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Valentin knife, London, England, 1850-1870

A Valentin knife was one of the few knives able to cut slices of organs and soft tissues for microscopic examination. The double-bladed knife worked best when the blades were wet – best of all when submerged in water. When not in use the nickel-plated steel blades were put in leather covers to protect them. Named after its inventor, Professor Gabriel Valentin (1810-1883), a German-Swiss physiologist, the knife was popular from its invention in 1838 until the 1890s.

Object number:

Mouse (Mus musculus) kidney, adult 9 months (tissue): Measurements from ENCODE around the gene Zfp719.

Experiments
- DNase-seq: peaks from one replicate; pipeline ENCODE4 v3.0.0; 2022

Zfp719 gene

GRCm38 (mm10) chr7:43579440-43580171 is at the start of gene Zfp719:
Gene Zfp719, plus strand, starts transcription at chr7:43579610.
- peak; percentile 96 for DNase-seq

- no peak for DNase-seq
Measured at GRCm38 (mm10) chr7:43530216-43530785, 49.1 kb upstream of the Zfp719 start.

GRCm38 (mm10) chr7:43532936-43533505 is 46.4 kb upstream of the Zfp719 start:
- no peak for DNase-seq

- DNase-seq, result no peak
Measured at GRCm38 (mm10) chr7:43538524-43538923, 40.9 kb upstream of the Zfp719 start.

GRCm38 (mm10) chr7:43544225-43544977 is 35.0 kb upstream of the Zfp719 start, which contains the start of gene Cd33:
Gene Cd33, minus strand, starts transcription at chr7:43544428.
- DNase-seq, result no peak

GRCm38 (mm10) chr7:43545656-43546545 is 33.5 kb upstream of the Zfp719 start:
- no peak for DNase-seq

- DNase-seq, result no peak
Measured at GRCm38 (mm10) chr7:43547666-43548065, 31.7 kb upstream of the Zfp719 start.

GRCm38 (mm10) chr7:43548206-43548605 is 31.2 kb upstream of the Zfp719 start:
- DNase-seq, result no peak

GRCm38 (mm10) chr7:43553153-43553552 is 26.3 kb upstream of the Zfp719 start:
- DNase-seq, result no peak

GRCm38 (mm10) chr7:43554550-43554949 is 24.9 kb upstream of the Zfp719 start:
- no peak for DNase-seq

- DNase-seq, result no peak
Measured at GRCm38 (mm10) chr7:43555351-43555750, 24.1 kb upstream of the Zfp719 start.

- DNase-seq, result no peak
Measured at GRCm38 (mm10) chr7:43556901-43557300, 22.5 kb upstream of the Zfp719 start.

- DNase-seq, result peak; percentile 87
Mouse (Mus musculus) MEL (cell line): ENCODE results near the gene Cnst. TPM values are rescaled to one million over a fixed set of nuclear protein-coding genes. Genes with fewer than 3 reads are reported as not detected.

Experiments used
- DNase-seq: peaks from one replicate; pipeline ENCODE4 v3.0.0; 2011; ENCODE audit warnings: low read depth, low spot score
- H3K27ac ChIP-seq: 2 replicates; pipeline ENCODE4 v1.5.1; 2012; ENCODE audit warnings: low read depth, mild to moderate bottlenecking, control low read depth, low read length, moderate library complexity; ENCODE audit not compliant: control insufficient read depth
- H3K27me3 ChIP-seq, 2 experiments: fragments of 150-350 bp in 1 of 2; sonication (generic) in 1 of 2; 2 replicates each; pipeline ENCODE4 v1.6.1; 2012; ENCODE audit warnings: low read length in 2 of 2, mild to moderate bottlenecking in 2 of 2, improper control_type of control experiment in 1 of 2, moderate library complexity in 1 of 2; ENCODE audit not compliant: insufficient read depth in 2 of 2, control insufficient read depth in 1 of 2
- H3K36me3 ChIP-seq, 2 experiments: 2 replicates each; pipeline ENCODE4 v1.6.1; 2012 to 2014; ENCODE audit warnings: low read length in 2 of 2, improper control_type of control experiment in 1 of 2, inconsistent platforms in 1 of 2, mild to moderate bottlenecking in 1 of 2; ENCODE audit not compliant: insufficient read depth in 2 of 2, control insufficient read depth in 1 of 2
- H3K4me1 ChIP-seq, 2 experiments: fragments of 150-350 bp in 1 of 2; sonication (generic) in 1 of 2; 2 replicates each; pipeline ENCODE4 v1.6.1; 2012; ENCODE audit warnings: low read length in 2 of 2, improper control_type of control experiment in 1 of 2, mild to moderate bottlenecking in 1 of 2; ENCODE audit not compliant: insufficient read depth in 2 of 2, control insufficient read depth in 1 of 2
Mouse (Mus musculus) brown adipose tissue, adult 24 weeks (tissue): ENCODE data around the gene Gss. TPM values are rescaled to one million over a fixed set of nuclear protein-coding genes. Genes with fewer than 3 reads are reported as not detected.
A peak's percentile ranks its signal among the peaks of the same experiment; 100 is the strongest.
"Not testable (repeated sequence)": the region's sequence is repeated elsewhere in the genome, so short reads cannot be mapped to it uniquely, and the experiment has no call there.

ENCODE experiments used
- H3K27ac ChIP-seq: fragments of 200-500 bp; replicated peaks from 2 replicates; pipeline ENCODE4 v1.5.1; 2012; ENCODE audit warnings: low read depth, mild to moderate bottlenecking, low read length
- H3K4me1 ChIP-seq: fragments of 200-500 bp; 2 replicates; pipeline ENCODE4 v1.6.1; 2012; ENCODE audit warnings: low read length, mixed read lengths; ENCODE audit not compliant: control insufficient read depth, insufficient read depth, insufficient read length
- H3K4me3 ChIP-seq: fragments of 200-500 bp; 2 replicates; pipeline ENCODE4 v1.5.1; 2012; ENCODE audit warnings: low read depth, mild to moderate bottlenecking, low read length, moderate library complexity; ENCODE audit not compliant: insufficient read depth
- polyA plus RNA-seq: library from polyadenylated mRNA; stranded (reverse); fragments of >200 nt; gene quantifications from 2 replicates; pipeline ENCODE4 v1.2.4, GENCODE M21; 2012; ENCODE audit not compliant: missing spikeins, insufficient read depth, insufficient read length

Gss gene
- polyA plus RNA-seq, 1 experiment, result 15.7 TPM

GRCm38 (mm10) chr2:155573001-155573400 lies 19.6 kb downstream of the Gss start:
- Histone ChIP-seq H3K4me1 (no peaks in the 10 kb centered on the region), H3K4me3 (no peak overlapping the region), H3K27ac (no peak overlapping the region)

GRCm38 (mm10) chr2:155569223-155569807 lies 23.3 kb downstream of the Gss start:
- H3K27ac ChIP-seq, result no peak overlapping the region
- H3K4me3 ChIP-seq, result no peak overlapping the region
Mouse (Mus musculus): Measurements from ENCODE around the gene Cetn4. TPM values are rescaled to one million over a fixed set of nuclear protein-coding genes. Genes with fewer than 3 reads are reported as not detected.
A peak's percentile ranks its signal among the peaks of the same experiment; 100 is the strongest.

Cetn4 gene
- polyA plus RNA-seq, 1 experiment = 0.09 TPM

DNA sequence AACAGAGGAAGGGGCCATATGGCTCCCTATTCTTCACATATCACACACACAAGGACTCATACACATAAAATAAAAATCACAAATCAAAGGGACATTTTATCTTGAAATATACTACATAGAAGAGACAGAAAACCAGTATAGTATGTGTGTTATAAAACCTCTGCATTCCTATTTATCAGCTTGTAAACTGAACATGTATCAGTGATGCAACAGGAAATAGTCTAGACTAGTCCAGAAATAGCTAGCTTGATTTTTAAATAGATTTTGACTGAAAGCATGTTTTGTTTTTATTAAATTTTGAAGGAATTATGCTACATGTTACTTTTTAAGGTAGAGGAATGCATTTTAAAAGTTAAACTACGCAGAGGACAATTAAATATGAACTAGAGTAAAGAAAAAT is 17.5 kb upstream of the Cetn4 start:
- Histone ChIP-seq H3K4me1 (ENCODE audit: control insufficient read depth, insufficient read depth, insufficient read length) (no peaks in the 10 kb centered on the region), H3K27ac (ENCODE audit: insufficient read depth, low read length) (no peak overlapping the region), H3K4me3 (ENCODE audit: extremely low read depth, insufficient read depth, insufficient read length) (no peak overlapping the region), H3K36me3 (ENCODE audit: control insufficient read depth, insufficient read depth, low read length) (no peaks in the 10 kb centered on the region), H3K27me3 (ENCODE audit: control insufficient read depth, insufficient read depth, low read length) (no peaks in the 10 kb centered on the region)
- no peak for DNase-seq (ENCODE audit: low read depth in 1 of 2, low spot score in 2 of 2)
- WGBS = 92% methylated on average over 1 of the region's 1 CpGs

A135073

Related Themes and Topics

 

Glossary:

Glossary: histology

The study of the structure of tissues by means of special staining techniques combined with light and electron microscopy.

Glossary: Valentin knife

used to cut slices of organs for microscopic examination

Glossary: microscopy

The use of microscopes to study objects or samples. The three major types of microscopy are optical, electron and scanning probe microscopy.